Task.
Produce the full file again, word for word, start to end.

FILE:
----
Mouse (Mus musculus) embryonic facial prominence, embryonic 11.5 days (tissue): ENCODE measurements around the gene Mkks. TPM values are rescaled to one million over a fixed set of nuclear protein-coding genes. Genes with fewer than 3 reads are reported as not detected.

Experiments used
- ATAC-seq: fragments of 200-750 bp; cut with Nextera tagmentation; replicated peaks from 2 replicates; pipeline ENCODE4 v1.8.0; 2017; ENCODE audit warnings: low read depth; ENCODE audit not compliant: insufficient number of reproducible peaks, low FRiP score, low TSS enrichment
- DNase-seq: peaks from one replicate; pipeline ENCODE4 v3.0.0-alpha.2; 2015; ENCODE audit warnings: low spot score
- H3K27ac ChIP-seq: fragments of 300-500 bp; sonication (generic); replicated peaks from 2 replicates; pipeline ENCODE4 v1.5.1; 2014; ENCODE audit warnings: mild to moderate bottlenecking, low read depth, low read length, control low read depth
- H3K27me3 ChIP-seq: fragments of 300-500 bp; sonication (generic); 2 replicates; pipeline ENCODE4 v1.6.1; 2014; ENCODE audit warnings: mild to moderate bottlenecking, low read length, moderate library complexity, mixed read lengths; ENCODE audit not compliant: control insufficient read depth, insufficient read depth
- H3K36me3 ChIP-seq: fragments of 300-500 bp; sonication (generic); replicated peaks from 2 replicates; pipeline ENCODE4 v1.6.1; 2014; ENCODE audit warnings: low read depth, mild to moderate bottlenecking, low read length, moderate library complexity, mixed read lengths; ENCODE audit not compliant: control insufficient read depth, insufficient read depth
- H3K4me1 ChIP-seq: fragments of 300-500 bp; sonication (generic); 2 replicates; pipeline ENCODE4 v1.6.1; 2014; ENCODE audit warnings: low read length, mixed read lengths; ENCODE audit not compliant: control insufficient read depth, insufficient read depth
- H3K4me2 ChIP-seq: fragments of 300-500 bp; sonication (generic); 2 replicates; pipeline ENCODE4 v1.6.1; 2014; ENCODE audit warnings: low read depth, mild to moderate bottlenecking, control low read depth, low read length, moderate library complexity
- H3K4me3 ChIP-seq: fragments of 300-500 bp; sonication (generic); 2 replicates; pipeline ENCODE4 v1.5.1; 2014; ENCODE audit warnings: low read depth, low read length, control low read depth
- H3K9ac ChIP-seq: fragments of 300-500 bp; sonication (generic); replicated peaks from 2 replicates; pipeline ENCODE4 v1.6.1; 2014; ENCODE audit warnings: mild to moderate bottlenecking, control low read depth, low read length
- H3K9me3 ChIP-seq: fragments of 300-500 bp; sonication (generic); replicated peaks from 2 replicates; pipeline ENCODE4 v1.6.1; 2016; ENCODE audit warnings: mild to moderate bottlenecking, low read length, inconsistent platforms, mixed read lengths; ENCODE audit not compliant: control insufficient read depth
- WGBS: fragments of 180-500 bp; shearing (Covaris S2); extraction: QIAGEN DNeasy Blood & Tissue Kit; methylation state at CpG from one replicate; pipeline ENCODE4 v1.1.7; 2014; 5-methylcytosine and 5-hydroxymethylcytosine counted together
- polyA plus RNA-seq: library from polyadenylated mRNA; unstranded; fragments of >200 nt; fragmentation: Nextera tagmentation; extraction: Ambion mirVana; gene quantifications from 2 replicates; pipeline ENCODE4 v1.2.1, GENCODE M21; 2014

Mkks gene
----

Mouse (Mus musculus) embryonic facial prominence, embryonic 11.5 days (tissue): ENCODE measurements around the gene Mkks. TPM values are rescaled to one million over a fixed set of nuclear protein-coding genes. Genes with fewer than 3 reads are reported as not detected.

Experiments used
- ATAC-seq: fragments of 200-750 bp; cut with Nextera tagmentation; replicated peaks from 2 replicates; pipeline ENCODE4 v1.8.0; 2017; ENCODE audit warnings: low read depth; ENCODE audit not compliant: insufficient number of reproducible peaks, low FRiP score, low TSS enrichment
- DNase-seq: peaks from one replicate; pipeline ENCODE4 v3.0.0-alpha.2; 2015; ENCODE audit warnings: low spot score
- H3K27ac ChIP-seq: fragments of 300-500 bp; sonication (generic); replicated peaks from 2 replicates; pipeline ENCODE4 v1.5.1; 2014; ENCODE audit warnings: mild to moderate bottlenecking, low read depth, low read length, control low read depth
- H3K27me3 ChIP-seq: fragments of 300-500 bp; sonication (generic); 2 replicates; pipeline ENCODE4 v1.6.1; 2014; ENCODE audit warnings: mild to moderate bottlenecking, low read length, moderate library complexity, mixed read lengths; ENCODE audit not compliant: control insufficient read depth, insufficient read depth
- H3K36me3 ChIP-seq: fragments of 300-500 bp; sonication (generic); replicated peaks from 2 replicates; pipeline ENCODE4 v1.6.1; 2014; ENCODE audit warnings: low read depth, mild to moderate bottlenecking, low read length, moderate library complexity, mixed read lengths; ENCODE audit not compliant: control insufficient read depth, insufficient read depth
- H3K4me1 ChIP-seq: fragments of 300-500 bp; sonication (generic); 2 replicates; pipeline ENCODE4 v1.6.1; 2014; ENCODE audit warnings: low read length, mixed read lengths; ENCODE audit not compliant: control insufficient read depth, insufficient read depth
- H3K4me2 ChIP-seq: fragments of 300-500 bp; sonication (generic); 2 replicates; pipeline ENCODE4 v1.6.1; 2014; ENCODE audit warnings: low read depth, mild to moderate bottlenecking, control low read depth, low read length, moderate library complexity
- H3K4me3 ChIP-seq: fragments of 300-500 bp; sonication (generic); 2 replicates; pipeline ENCODE4 v1.5.1; 2014; ENCODE audit warnings: low read depth, low read length, control low read depth
- H3K9ac ChIP-seq: fragments of 300-500 bp; sonication (generic); replicated peaks from 2 replicates; pipeline ENCODE4 v1.6.1; 2014; ENCODE audit warnings: mild to moderate bottlenecking, control low read depth, low read length
- H3K9me3 ChIP-seq: fragments of 300-500 bp; sonication (generic); replicated peaks from 2 replicates; pipeline ENCODE4 v1.6.1; 2016; ENCODE audit warnings: mild to moderate bottlenecking, low read length, inconsistent platforms, mixed read lengths; ENCODE audit not compliant: control insufficient read depth
- WGBS: fragments of 180-500 bp; shearing (Covaris S2); extraction: QIAGEN DNeasy Blood & Tissue Kit; methylation state at CpG from one replicate; pipeline ENCODE4 v1.1.7; 2014; 5-methylcytosine and 5-hydroxymethylcytosine counted together
- polyA plus RNA-seq: library from polyadenylated mRNA; unstranded; fragments of >200 nt; fragmentation: Nextera tagmentation; extraction: Ambion mirVana; gene quantifications from 2 replicates; pipeline ENCODE4 v1.2.1, GENCODE M21; 2014

Mkks gene